Andrew Ryan Varian Australia Pty. Ltd., Mulgrave, 3170, Victoria, Australia
The role of major, minor and trace levels of elements in human health has been an important area of scientific research. In particular, research on the value of trace elements to the diagnosis, treatment and prevention of diseases has been vast.
The advent of atomic absorption (AA) techniques and the development of the graphite tube atomizer (GTA) has provided the means for accurate determination of all levels of many elements in human body fluids. An advantage of the graphite furnace is the small sample consumption in the determination of trace levels. Disadvantages of flame AA are that releasing agents or modifiers are necessary and careful control of the flame stoichiometry is important to overcome chemical interferences1. While the atomic absorption technique offers adequate performance, in most cases it is a single element technique and is therefore slow.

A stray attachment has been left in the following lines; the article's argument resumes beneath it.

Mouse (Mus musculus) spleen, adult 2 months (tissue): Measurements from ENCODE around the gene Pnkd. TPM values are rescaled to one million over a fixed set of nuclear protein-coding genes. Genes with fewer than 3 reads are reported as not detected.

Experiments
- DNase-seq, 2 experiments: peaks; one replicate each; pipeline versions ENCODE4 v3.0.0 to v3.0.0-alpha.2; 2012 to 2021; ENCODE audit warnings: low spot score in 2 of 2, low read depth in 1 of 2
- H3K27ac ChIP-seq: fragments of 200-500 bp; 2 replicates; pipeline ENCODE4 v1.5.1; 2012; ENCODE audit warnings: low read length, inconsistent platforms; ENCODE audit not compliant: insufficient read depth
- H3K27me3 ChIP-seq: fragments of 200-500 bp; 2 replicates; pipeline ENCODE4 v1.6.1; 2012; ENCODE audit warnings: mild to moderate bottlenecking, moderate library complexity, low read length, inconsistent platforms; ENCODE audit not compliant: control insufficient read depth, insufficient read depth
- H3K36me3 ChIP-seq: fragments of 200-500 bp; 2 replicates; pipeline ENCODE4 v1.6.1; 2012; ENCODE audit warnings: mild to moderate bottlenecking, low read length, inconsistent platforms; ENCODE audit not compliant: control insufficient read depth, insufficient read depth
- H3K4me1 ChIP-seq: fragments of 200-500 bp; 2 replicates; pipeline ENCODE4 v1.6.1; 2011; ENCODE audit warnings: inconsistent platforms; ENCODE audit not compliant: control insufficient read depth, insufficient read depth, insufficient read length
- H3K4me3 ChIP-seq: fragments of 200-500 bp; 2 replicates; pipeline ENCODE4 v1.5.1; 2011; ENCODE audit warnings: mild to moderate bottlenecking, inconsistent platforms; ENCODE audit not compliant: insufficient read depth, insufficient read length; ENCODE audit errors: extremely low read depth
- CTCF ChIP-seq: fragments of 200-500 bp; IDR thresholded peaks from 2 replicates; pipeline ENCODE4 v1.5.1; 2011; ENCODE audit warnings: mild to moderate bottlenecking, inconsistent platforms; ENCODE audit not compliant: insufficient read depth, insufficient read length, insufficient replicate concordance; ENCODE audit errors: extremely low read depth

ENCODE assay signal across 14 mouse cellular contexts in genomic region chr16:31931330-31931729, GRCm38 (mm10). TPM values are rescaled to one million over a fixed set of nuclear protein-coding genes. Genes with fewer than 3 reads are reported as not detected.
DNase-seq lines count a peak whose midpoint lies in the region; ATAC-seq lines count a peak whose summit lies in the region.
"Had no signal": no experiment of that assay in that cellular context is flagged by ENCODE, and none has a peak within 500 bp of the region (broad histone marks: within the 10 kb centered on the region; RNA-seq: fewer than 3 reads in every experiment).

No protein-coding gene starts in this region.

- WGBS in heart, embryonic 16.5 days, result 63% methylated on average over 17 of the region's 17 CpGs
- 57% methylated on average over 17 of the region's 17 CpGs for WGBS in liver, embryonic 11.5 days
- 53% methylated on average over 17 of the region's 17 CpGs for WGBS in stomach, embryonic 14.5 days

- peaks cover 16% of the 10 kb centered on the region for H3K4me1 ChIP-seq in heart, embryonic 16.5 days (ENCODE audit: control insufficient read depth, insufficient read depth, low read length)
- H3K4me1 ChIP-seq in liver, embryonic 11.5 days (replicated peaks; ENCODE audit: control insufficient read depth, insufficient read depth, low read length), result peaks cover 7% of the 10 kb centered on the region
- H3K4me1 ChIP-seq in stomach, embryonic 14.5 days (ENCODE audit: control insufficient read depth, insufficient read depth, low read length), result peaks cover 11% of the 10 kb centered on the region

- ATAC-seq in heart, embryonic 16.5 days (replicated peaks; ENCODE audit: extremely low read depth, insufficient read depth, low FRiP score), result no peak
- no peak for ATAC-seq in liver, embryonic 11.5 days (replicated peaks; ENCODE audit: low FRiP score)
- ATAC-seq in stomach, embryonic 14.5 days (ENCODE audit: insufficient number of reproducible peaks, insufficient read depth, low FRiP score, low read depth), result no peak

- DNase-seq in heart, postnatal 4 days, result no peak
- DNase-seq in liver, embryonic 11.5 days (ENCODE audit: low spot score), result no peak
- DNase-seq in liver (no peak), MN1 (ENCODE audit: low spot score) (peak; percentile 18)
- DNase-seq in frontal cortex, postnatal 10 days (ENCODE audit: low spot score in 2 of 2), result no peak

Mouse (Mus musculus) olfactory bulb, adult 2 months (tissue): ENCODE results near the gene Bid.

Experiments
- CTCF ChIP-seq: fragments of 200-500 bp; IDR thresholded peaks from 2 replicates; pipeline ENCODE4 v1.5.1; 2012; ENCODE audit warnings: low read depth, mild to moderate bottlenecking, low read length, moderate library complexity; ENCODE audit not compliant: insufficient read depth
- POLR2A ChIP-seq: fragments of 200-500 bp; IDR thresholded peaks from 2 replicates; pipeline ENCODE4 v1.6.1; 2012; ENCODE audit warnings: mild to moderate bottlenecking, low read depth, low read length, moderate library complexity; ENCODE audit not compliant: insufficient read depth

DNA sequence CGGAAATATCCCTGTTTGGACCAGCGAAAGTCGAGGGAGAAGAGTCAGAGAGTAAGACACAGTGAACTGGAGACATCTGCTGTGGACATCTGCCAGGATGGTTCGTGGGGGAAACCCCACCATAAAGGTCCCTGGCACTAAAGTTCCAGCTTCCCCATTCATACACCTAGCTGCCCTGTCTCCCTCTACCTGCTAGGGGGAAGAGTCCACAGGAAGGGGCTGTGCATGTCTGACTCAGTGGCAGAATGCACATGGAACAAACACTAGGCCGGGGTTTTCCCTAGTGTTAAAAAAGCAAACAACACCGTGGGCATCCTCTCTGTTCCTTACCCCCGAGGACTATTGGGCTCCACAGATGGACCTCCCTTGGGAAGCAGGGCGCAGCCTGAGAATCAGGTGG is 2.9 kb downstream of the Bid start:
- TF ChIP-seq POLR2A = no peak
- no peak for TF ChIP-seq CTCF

The inductively coupled plasma mass spectrometer (ICP-MS) offers rapid, highly sensitive, multielement determinations. The high sensitivity of ICPMS means that samples can be diluted to give a reasonable working volume. Dilution is also required for ICP-MS because of limitations imposed by the sample matrix. Typically with ICP-MS, an upper total dissolved solids (TDS) limit of 0.2% in the solution should not be exceeded to ensure continuous operation for an extended period2. At TDS levels in excess of this limit, unacceptable levels of signal instability are commonly experienced.
Inductively coupled plasma atomic emission spectrometry (ICP-AES) also offers rapid, multielement determinations. The sensitivity of ICP-AES is lower than that of either ICP-MS or AA-GTA, but ICP-AES can handle higher levels of TDS than ICPMS and is much faster than AA-GTA. Since ICPAES is able to analyze samples with high